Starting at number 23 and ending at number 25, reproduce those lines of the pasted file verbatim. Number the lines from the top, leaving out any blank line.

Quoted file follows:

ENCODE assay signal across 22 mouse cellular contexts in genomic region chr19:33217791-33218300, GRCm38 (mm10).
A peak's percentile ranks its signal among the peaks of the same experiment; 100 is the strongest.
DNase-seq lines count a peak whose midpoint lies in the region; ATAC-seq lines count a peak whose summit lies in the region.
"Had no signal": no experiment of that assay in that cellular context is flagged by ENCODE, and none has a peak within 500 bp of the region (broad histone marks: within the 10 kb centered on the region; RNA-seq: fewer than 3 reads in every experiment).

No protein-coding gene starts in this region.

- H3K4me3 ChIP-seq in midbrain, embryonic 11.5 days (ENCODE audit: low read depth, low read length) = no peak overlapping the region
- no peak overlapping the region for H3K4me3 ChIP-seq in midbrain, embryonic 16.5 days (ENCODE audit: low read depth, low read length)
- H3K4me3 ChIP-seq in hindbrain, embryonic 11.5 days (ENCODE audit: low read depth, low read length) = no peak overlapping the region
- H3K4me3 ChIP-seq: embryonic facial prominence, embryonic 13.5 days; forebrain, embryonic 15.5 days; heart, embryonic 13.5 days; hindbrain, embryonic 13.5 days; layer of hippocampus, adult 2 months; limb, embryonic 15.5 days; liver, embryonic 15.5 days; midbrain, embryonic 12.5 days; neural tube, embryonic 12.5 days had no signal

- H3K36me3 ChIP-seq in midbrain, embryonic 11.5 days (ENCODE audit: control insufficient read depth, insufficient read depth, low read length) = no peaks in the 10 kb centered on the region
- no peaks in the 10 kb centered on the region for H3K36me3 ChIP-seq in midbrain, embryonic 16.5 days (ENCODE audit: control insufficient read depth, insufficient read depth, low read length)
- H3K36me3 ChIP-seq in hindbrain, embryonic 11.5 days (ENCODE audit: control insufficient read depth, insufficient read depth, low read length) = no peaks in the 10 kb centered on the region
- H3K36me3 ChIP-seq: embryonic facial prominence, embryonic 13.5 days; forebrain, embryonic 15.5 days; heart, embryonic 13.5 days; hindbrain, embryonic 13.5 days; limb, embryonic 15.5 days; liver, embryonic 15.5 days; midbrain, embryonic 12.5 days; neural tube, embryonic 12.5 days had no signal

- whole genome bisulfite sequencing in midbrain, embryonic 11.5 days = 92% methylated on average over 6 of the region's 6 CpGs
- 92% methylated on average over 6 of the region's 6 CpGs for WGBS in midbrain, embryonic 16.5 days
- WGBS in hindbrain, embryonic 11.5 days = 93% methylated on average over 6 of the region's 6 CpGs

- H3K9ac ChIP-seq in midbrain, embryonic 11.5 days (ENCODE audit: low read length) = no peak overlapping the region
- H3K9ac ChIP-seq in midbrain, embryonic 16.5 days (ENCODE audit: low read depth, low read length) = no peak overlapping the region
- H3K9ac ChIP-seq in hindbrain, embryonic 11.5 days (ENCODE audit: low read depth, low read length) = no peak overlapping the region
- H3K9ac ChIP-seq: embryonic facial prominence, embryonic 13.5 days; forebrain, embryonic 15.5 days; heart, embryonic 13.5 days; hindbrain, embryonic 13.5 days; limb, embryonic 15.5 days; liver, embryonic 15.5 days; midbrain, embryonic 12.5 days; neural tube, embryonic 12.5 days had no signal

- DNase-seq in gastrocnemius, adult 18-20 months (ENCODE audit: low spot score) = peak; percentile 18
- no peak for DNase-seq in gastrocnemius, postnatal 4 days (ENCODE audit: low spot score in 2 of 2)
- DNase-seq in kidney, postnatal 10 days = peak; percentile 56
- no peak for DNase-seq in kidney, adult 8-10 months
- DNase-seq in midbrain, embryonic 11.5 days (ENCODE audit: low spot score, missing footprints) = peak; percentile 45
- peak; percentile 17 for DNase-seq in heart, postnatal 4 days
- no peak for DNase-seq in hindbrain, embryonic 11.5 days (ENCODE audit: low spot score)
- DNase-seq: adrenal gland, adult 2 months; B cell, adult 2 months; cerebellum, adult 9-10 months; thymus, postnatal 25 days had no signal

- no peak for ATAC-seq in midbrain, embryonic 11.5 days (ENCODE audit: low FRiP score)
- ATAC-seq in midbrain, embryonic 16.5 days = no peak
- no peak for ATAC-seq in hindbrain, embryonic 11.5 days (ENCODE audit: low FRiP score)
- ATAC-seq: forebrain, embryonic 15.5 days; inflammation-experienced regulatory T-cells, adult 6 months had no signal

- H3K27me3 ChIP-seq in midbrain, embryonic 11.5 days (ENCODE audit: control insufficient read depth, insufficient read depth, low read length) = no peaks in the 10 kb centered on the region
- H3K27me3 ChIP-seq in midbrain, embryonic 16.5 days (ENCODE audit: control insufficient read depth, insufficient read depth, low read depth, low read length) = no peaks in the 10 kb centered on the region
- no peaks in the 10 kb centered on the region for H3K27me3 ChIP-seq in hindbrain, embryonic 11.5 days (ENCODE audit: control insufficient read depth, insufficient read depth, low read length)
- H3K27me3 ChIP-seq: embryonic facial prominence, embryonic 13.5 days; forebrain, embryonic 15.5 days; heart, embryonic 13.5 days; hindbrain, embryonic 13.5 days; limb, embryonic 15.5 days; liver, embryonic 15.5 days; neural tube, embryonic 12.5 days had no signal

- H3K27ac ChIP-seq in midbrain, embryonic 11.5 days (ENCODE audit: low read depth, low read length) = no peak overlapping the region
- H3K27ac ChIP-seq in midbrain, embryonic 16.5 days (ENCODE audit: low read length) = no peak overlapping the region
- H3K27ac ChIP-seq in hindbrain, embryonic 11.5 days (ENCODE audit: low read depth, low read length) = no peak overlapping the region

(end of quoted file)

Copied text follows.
- DNase-seq in kidney, postnatal 10 days = peak; percentile 56
- no peak for DNase-seq in kidney, adult 8-10 months
- DNase-seq in midbrain, embryonic 11.5 days (ENCODE audit: low spot score, missing footprints) = peak; percentile 45